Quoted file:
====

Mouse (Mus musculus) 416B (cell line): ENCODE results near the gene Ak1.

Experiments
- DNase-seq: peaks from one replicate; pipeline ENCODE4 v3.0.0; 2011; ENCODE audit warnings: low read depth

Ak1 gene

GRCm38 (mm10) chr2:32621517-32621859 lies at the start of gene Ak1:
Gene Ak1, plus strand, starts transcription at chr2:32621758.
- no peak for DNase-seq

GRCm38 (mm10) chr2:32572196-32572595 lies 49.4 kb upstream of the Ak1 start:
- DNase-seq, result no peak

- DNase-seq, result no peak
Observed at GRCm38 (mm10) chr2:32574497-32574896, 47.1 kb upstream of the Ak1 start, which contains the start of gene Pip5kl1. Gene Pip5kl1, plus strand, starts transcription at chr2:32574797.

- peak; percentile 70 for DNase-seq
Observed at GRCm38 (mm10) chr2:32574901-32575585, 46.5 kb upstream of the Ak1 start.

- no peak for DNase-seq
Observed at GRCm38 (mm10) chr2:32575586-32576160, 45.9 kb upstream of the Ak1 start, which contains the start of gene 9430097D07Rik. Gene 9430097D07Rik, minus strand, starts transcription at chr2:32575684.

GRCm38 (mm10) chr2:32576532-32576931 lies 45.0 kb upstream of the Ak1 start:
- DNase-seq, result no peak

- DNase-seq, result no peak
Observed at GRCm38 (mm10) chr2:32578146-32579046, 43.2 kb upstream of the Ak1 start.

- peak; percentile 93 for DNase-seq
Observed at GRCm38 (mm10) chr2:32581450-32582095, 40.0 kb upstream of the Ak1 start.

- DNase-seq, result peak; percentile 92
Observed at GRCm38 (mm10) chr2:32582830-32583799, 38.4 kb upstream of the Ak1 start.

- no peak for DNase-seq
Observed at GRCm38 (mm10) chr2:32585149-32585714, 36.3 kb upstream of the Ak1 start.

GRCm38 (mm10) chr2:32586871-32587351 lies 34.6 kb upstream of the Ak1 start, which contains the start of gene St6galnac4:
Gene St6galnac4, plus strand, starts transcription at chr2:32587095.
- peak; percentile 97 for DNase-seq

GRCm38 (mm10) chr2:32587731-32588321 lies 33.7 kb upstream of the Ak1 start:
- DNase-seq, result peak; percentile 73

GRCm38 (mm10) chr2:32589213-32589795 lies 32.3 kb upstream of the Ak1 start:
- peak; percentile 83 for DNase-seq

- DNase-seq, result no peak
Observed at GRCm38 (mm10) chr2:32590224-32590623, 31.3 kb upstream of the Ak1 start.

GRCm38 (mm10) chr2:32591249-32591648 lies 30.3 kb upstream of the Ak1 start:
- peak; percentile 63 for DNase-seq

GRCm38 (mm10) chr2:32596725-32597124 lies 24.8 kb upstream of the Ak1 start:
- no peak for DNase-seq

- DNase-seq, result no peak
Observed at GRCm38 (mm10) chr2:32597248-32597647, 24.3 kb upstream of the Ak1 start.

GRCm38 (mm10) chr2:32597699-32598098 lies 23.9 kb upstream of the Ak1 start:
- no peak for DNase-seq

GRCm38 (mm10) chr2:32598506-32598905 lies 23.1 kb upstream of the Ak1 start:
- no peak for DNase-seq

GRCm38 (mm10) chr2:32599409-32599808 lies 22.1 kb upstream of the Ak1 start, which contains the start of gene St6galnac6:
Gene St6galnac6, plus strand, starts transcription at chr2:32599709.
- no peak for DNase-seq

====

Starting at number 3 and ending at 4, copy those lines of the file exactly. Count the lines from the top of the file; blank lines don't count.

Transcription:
- DNase-seq: peaks from one replicate; pipeline ENCODE4 v3.0.0; 2011; ENCODE audit warnings: low read depth

Ak1 gene